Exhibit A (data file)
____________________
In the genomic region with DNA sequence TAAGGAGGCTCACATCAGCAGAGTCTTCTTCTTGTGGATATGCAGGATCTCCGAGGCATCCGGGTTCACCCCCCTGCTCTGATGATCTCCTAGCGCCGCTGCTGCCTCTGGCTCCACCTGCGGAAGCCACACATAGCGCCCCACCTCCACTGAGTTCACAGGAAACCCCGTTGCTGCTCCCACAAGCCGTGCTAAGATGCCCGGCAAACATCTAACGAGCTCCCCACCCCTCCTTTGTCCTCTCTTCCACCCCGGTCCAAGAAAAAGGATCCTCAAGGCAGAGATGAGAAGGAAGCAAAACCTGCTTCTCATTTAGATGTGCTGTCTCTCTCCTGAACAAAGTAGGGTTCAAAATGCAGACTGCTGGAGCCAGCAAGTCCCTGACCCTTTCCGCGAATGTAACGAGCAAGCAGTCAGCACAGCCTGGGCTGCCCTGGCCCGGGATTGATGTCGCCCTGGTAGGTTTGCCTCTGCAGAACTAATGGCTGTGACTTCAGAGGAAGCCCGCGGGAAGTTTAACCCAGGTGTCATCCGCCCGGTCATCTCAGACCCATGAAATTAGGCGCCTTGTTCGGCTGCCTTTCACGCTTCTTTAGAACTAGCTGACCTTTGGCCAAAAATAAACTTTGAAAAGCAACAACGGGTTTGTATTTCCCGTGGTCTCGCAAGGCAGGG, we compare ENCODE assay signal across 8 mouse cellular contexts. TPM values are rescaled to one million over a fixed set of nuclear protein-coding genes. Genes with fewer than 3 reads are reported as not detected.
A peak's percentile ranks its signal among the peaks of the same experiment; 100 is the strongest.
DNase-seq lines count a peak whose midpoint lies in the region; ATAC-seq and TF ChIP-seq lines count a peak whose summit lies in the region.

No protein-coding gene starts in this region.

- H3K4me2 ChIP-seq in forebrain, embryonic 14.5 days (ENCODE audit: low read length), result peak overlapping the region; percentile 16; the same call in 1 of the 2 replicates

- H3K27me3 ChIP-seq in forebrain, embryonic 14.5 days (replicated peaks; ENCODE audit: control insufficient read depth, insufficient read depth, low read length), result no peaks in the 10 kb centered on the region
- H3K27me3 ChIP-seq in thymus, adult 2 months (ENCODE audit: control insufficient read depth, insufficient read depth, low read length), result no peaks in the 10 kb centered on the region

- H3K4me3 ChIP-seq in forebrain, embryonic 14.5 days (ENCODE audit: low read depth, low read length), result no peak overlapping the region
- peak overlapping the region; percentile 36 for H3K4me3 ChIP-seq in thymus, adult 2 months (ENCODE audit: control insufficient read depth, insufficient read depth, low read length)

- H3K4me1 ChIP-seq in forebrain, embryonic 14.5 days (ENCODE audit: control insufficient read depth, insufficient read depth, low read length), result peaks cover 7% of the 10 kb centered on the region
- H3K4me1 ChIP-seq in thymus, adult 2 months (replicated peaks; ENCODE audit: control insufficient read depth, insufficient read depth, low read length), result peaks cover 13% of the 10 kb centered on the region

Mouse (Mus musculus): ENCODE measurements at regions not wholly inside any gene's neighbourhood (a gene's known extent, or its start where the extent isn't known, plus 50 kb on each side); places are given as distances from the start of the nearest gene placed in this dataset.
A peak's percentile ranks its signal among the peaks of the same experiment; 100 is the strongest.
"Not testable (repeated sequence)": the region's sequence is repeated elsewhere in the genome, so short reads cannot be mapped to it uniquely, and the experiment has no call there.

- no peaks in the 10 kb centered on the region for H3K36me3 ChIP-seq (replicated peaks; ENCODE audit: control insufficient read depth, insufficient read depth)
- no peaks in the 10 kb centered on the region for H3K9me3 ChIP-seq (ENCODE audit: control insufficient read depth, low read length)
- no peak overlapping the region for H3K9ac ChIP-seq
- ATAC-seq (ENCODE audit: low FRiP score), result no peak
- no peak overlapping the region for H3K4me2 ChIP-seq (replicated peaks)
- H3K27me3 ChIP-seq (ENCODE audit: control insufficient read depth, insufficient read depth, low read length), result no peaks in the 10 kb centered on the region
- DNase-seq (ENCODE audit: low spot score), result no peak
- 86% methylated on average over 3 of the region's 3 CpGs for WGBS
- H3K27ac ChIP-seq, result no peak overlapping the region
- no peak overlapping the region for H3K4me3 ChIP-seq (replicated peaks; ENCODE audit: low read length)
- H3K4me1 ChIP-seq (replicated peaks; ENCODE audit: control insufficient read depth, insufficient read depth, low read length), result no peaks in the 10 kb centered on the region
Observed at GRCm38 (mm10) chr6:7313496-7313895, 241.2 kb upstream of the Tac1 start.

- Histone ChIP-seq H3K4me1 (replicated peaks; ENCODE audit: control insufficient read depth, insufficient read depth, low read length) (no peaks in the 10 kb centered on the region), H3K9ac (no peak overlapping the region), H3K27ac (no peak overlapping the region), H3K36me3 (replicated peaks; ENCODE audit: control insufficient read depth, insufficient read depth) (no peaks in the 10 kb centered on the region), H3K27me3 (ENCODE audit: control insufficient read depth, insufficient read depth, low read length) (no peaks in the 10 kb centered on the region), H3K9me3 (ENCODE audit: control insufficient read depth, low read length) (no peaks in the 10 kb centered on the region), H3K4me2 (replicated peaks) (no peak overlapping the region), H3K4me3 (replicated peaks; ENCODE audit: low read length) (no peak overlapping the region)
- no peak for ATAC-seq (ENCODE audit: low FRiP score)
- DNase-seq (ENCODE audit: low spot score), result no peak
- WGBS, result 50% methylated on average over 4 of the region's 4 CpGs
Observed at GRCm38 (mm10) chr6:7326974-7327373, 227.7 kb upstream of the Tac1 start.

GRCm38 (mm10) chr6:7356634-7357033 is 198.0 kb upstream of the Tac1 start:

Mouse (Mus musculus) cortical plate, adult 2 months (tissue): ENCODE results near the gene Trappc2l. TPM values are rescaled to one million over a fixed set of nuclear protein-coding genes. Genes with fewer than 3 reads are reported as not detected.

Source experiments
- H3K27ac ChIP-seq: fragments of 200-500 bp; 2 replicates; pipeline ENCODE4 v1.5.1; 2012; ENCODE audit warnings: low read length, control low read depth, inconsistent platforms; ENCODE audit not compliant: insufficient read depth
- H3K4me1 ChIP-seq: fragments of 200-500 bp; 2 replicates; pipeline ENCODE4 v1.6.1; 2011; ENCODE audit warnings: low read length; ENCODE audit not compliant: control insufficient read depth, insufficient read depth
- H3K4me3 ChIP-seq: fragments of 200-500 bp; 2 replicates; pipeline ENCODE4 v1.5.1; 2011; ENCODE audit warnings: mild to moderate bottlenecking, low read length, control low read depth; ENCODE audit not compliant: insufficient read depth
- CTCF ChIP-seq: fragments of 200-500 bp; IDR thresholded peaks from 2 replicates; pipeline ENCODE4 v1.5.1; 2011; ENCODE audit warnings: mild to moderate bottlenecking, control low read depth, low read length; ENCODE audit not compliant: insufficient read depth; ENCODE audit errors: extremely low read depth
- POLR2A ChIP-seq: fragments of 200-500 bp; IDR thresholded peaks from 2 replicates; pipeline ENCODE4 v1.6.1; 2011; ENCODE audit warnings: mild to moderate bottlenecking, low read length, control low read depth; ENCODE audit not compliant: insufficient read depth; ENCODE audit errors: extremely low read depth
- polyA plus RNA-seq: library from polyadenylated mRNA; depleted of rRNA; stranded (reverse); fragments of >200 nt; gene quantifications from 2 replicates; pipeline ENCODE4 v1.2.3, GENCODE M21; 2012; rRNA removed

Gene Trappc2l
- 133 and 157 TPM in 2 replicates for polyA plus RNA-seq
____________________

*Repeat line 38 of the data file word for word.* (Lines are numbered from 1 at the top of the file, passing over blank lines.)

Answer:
- CTCF ChIP-seq: fragments of 200-500 bp; IDR thresholded peaks from 2 replicates; pipeline ENCODE4 v1.5.1; 2011; ENCODE audit warnings: mild to moderate bottlenecking, control low read depth, low read length; ENCODE audit not compliant: insufficient read depth; ENCODE audit errors: extremely low read depth